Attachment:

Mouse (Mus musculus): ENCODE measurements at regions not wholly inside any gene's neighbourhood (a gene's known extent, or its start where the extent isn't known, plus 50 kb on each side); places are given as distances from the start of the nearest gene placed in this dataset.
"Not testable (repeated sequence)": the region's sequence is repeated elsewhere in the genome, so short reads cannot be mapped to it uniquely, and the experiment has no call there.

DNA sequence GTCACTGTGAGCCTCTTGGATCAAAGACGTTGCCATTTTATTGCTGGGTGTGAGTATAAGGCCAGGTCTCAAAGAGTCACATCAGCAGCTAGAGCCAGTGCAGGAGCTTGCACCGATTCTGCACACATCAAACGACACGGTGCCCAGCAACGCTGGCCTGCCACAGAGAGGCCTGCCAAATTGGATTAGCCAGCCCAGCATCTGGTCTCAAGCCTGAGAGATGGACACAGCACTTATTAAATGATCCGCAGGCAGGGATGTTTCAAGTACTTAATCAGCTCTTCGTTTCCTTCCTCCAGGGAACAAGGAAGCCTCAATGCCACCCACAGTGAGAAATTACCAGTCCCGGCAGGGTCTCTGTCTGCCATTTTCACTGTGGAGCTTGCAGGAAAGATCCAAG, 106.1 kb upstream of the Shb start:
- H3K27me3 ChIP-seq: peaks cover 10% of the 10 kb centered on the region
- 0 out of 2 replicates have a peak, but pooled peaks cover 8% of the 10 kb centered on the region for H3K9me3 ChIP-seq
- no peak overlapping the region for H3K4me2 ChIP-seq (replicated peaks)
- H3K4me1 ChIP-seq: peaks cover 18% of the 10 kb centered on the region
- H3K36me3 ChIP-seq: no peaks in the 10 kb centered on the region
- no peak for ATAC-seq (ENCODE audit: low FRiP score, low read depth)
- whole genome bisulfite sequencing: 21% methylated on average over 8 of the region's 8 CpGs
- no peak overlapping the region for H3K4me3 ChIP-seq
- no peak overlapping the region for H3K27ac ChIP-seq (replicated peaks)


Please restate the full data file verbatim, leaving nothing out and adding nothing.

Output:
Mouse (Mus musculus): ENCODE measurements at regions not wholly inside any gene's neighbourhood (a gene's known extent, or its start where the extent isn't known, plus 50 kb on each side); places are given as distances from the start of the nearest gene placed in this dataset.
"Not testable (repeated sequence)": the region's sequence is repeated elsewhere in the genome, so short reads cannot be mapped to it uniquely, and the experiment has no call there.

DNA sequence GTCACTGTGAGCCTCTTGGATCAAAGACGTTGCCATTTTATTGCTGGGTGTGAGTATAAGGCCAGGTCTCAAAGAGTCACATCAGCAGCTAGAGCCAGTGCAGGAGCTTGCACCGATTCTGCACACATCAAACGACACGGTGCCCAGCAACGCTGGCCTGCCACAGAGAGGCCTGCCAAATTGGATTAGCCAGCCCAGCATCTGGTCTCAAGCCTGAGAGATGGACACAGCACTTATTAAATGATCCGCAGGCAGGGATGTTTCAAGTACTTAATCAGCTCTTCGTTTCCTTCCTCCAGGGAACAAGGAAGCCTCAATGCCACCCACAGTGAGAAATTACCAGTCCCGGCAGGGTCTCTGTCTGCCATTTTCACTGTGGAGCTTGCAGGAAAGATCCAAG, 106.1 kb upstream of the Shb start:
- H3K27me3 ChIP-seq: peaks cover 10% of the 10 kb centered on the region
- 0 out of 2 replicates have a peak, but pooled peaks cover 8% of the 10 kb centered on the region for H3K9me3 ChIP-seq
- no peak overlapping the region for H3K4me2 ChIP-seq (replicated peaks)
- H3K4me1 ChIP-seq: peaks cover 18% of the 10 kb centered on the region
- H3K36me3 ChIP-seq: no peaks in the 10 kb centered on the region
- no peak for ATAC-seq (ENCODE audit: low FRiP score, low read depth)
- whole genome bisulfite sequencing: 21% methylated on average over 8 of the region's 8 CpGs
- no peak overlapping the region for H3K4me3 ChIP-seq
- no peak overlapping the region for H3K27ac ChIP-seq (replicated peaks)